The impacts of commodity prices on wages (Stolper–Samuelson effects) used in this analysis were derived from simulation models for individual economies rather than the direct estimation of statistical relationships. This is the only feasible approach given our need to assess the impacts of price changes by a specific commodity and at the global level. In an important study, Jacoby (2013) developed similar simple simulation models of the production side of the economy (in his case, for regions in India). He showed from first principles that the impacts of food price changes on wages depend upon key parameters, such as the importance of a commodity in labor demand, and the share of intermediate inputs in production. He also tested whether the impacts of food prices on wages were consistent in scale with econometrically based estimates. The study concluded that the impacts were consistent with the estimates and that the test used in the study has considerable significance.

The price elasticities of wages used in our study average slightly above one for a broadly defined food group, which includes not just basic staples but also processed foods (Ivanic and Martin 2014a, p. 36). As expected, the price elasticities of unskilled wages tend to be relatively large with respect to food prices for the most important commodities. In many cases, the commodities with the greatest impact are dominant staples like rice in Bangladesh and cassava in Nigeria. The group “Other Processed Foods” is more important in many cases because this is a large commodity group and the models take into account the labor used in food processing.

When considering a much wider coverage of foods, the results from our study are consistent with those from Jacoby (2013) for India using cross-sectional data and the global results in Headey (2014). Ravallion (1990), and Boyce and Ravallion (1991) estimated that the elasticity of the agricultural wage rate in Bangladesh to the price of rice was 0.22 in the short run and 0.47 in the long run. The long-run elasticity is quite similar to the estimate of 0.4 used in Ivanic and Martin (2014a) for rice in Bangladesh. Lasco et al. (2008) found a largely similar long-run estimate of 0.57 for rice in the Philippines.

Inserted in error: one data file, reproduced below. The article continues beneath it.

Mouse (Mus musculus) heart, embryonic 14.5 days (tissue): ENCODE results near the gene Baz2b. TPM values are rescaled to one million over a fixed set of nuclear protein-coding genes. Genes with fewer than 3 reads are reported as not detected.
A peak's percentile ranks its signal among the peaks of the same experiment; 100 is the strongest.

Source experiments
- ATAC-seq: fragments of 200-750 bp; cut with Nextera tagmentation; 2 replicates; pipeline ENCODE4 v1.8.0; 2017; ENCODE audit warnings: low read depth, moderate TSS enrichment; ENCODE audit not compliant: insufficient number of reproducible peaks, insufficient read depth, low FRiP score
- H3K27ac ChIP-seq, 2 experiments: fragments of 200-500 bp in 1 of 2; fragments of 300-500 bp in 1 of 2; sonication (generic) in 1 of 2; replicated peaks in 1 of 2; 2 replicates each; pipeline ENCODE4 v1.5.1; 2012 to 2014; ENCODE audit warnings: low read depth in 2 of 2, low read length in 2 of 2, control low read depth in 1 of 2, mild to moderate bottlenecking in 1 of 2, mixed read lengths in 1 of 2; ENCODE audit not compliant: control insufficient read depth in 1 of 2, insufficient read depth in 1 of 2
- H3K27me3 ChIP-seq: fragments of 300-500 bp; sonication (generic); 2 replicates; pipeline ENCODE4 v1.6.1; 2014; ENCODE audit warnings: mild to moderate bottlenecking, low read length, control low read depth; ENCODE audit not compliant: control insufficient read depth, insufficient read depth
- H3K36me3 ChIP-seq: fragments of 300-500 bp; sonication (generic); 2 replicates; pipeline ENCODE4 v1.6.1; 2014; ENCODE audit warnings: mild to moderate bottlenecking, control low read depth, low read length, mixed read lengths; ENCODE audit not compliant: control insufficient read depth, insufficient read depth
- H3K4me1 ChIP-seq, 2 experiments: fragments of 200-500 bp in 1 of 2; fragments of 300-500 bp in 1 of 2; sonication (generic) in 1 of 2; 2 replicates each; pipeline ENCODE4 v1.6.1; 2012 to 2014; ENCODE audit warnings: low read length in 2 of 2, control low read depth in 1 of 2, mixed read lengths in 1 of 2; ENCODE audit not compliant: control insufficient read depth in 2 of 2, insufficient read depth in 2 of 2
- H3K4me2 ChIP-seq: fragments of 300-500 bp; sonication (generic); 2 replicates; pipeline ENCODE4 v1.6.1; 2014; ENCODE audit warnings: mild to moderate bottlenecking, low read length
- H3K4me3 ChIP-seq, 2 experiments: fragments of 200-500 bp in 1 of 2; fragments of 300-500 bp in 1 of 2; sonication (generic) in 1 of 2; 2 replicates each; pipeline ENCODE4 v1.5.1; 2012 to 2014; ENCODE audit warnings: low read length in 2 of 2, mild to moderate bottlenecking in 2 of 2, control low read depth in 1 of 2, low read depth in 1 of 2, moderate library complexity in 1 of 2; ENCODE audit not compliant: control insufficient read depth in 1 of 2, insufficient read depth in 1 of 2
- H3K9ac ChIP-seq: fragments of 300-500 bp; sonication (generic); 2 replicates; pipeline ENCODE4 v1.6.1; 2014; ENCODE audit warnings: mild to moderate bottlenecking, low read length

Headey’s (2015) analysis found that food prices had a considerably smaller impact on urban wages in Ethiopia, with preferred elasticities of around 0.3. This result may suggest the presence of barriers between urban and rural markets for unskilled workers. Assessing the implications of higher food prices on wages, Ivanic and Martin (2008) suggested that the overall poverty impact of higher food prices would likely only be slightly affected by such barriers. The barriers are significant in rural areas, where the population tends to be poorer; the benefits of higher wages for net-labor-selling households are concentrated mostly in these areas. When the barriers are not significant, the benefits of higher wages for unskilled workers are spread across more of the low-income population.

In a study about barriers to agricultural exports, higher agricultural prices (including processed agricultural products such as wine) were found to have a very large impact on wages in Moldova (Porto 2005), with an elasticity of 2.9. Using a symmetry relationship to estimate the parameters, another econometric study found that the food prices had a lower impact on wages in six African countries than the estimates used in this study (Nicita et al. 2014). This resulted in the long-run relationship between food prices and poverty being essentially the same as the short-run relationship for these countries.

Considering the global estimates shown in the first column in Table 5.2, global poverty rises in the short run with increasing food prices. When prices increase by 10 %, global poverty is estimated to rise by 0.8 % points. The rate of increase grows faster as the food price rise increases because so many households near the poverty line spend extremely large shares of their incomes on food. When the food price shock increases fivefold from 10 to 50 %, poverty is predicted to rise by 5.8 % points, and doubling the price shock from 50 to 100 % more than doubles the estimated global poverty estimate to 13 % points.